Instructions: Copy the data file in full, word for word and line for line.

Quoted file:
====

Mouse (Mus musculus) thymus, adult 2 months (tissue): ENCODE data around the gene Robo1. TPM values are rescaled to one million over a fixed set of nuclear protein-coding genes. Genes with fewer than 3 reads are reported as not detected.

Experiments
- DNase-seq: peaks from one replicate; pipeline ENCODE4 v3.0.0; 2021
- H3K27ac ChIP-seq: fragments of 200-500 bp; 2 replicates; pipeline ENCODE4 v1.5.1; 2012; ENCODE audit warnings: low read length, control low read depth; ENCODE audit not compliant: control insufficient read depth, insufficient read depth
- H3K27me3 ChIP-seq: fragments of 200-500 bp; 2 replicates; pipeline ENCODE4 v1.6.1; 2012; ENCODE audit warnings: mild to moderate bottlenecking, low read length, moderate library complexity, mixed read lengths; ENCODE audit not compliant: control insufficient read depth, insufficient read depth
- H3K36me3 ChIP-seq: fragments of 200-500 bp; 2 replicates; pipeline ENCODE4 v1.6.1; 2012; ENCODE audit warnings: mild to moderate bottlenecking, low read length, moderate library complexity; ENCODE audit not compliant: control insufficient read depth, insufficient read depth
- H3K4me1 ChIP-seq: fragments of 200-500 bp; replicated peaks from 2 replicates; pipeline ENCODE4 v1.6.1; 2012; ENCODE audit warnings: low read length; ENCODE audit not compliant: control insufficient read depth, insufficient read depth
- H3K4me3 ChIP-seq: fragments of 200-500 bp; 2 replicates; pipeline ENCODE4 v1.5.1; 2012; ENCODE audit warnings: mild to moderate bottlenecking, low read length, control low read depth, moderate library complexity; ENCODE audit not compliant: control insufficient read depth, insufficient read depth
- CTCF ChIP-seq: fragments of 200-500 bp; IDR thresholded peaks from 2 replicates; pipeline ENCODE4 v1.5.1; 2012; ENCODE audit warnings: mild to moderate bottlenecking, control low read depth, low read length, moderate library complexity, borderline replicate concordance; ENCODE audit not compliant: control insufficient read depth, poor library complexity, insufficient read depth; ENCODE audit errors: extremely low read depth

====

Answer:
Mouse (Mus musculus) thymus, adult 2 months (tissue): ENCODE data around the gene Robo1. TPM values are rescaled to one million over a fixed set of nuclear protein-coding genes. Genes with fewer than 3 reads are reported as not detected.

Experiments
- DNase-seq: peaks from one replicate; pipeline ENCODE4 v3.0.0; 2021
- H3K27ac ChIP-seq: fragments of 200-500 bp; 2 replicates; pipeline ENCODE4 v1.5.1; 2012; ENCODE audit warnings: low read length, control low read depth; ENCODE audit not compliant: control insufficient read depth, insufficient read depth
- H3K27me3 ChIP-seq: fragments of 200-500 bp; 2 replicates; pipeline ENCODE4 v1.6.1; 2012; ENCODE audit warnings: mild to moderate bottlenecking, low read length, moderate library complexity, mixed read lengths; ENCODE audit not compliant: control insufficient read depth, insufficient read depth
- H3K36me3 ChIP-seq: fragments of 200-500 bp; 2 replicates; pipeline ENCODE4 v1.6.1; 2012; ENCODE audit warnings: mild to moderate bottlenecking, low read length, moderate library complexity; ENCODE audit not compliant: control insufficient read depth, insufficient read depth
- H3K4me1 ChIP-seq: fragments of 200-500 bp; replicated peaks from 2 replicates; pipeline ENCODE4 v1.6.1; 2012; ENCODE audit warnings: low read length; ENCODE audit not compliant: control insufficient read depth, insufficient read depth
- H3K4me3 ChIP-seq: fragments of 200-500 bp; 2 replicates; pipeline ENCODE4 v1.5.1; 2012; ENCODE audit warnings: mild to moderate bottlenecking, low read length, control low read depth, moderate library complexity; ENCODE audit not compliant: control insufficient read depth, insufficient read depth
- CTCF ChIP-seq: fragments of 200-500 bp; IDR thresholded peaks from 2 replicates; pipeline ENCODE4 v1.5.1; 2012; ENCODE audit warnings: mild to moderate bottlenecking, control low read depth, low read length, moderate library complexity, borderline replicate concordance; ENCODE audit not compliant: control insufficient read depth, poor library complexity, insufficient read depth; ENCODE audit errors: extremely low read depth